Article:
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Art Dealers Association of America survey indicates ongoing impact of COVID-19 on U.S. art galleries
The Art Show 2020, ADAA. Photo by Darian DiCianno BFA.



NEW YORK, NY.- The Art Dealers Association of America reports new data indicating that U.S. galleries are continuing to grapple with the impact of COVID-19 lockdowns in 2020 and the resulting economic downturn. As of June 2021, 70% of surveyed galleries reported an overall decline in revenue for 2020, as well as staffing levels that remain below pre-pandemic levels. At the same time, the results indicate signs of resilience and a positive outlook for the gallery community for the remainder of 2021 and beyond, with the majority of respondents specifying that pivots to virtual operations and access to federal assistance programs sustained their businesses through the challenges of 2020. Looking ahead to the coming year, 65% confirmed plans to expand their artist rosters and 76% are returning to in-person fair participation.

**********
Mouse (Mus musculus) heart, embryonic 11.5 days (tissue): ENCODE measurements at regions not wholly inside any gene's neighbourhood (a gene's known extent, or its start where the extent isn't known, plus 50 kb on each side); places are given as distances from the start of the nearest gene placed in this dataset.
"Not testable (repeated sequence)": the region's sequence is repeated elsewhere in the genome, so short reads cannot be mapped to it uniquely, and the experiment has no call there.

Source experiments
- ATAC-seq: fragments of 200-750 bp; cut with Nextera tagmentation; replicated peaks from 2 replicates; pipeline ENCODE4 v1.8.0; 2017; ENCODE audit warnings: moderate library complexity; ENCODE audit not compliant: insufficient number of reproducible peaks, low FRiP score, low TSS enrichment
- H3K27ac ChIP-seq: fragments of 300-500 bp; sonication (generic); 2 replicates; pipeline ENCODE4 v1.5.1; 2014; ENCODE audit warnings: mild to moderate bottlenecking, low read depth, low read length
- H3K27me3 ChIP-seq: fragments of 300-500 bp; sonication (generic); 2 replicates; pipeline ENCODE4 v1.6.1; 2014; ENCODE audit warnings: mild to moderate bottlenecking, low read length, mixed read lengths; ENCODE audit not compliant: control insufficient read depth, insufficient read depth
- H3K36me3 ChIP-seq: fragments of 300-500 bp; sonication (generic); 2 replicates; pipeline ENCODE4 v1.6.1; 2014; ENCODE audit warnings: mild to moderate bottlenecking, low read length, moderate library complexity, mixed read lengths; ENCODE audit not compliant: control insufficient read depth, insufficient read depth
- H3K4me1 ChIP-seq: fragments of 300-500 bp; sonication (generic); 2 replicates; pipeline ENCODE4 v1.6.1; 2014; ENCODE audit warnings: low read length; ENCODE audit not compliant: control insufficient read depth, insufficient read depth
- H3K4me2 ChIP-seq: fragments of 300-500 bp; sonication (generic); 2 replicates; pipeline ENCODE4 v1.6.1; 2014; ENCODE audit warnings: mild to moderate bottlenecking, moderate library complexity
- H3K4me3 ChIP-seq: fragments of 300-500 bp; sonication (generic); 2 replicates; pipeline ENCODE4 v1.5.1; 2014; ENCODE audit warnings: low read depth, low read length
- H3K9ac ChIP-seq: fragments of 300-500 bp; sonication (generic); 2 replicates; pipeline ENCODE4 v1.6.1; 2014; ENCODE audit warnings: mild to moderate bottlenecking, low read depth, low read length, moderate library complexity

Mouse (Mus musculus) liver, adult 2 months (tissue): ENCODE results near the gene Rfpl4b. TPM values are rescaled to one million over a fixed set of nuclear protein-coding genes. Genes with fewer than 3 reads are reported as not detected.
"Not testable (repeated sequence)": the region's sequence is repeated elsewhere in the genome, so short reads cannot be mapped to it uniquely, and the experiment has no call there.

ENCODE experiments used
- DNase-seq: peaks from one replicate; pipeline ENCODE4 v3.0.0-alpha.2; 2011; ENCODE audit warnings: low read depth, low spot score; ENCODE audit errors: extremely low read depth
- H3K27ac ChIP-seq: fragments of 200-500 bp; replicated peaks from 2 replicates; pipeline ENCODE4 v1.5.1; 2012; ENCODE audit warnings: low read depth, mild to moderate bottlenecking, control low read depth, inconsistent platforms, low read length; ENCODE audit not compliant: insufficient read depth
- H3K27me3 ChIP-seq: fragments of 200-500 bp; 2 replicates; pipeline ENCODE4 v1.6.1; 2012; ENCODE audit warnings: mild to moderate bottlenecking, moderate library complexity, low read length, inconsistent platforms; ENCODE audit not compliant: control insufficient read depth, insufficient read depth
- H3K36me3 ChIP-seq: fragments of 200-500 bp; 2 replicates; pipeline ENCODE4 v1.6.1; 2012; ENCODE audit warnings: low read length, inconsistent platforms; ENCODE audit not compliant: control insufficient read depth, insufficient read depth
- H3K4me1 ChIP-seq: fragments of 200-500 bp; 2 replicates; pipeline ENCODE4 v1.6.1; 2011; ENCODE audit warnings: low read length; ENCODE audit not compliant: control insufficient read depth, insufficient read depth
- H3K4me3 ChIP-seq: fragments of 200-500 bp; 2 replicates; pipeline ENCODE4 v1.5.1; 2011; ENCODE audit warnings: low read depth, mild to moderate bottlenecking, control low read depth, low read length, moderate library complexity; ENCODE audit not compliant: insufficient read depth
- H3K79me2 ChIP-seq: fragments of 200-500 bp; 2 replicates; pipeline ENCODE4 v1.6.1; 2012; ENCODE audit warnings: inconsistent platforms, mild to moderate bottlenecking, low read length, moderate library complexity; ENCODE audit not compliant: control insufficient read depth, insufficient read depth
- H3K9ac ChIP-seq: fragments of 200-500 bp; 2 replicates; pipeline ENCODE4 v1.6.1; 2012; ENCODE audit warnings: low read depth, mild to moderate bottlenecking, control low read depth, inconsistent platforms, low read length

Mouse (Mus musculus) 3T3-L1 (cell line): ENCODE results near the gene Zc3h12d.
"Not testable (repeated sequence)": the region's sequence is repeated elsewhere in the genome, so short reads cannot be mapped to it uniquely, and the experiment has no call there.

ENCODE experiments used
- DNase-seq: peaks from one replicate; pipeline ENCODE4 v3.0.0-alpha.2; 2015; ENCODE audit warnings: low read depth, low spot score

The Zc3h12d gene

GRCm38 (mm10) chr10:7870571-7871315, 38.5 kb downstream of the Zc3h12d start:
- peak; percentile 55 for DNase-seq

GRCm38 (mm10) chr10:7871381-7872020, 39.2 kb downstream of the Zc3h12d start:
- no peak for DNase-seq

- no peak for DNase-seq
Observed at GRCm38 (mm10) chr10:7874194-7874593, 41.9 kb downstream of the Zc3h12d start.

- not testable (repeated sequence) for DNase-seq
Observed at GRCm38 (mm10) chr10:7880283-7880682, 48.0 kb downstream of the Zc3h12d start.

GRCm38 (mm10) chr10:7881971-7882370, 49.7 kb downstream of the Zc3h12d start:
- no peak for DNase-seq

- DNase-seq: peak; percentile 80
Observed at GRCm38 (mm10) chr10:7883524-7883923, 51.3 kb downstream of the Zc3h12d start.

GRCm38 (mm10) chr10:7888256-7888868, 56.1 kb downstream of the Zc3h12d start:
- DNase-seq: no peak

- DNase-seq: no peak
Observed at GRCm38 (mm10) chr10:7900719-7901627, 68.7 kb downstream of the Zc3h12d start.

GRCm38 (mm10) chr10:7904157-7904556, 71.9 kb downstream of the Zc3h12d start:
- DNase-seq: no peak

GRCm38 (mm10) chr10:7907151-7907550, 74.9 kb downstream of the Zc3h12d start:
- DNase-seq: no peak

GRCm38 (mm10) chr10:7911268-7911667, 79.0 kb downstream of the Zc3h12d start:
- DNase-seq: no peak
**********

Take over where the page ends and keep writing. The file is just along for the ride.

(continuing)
The data is drawn from a survey of leading galleries across the United States, conducted by the ADAA in June 2021, to assess the impact of COVID-19 on art galleries–the art world's core group of small businesses–which play a critical role in the cultural vitality and economic health of the arts and culture ecology in the U.S. and globally. Approximately one year after the ADAA's 2020 COVID-19 Impact Survey of U.S. Art Galleries, conducted in April and May 2020, the 2021 report provides an opportunity to compare galleries' projections for 2020 with the revenue, staffing, programming, and other business activities that ultimately occurred through the 2020 fiscal year, and to assess the outlook of the gallery community for 2021 and beyond. Galleries across the country participated in the survey, spanning members of the industry's leading organizations of national and regional art dealers, including the ADAA, Houston Art Gallery Association (HAGA), and the San Francisco Art Dealers Association (SFADA).

Highlights of the 2021 COVID-19 Impact Survey of U.S. Galleries findings include: